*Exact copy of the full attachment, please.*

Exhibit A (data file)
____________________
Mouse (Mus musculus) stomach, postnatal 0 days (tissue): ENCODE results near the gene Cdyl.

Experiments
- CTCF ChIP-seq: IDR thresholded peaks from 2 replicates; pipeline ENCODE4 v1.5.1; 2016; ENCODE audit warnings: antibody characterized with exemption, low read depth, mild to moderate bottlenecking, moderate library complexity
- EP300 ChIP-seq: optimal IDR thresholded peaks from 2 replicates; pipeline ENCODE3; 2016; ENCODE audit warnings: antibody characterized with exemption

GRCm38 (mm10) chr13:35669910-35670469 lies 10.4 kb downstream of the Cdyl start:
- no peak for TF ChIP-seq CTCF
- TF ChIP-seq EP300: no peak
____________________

Mouse (Mus musculus) stomach, postnatal 0 days (tissue): ENCODE results near the gene Cdyl.

Experiments
- CTCF ChIP-seq: IDR thresholded peaks from 2 replicates; pipeline ENCODE4 v1.5.1; 2016; ENCODE audit warnings: antibody characterized with exemption, low read depth, mild to moderate bottlenecking, moderate library complexity
- EP300 ChIP-seq: optimal IDR thresholded peaks from 2 replicates; pipeline ENCODE3; 2016; ENCODE audit warnings: antibody characterized with exemption

GRCm38 (mm10) chr13:35669910-35670469 lies 10.4 kb downstream of the Cdyl start:
- no peak for TF ChIP-seq CTCF
- TF ChIP-seq EP300: no peak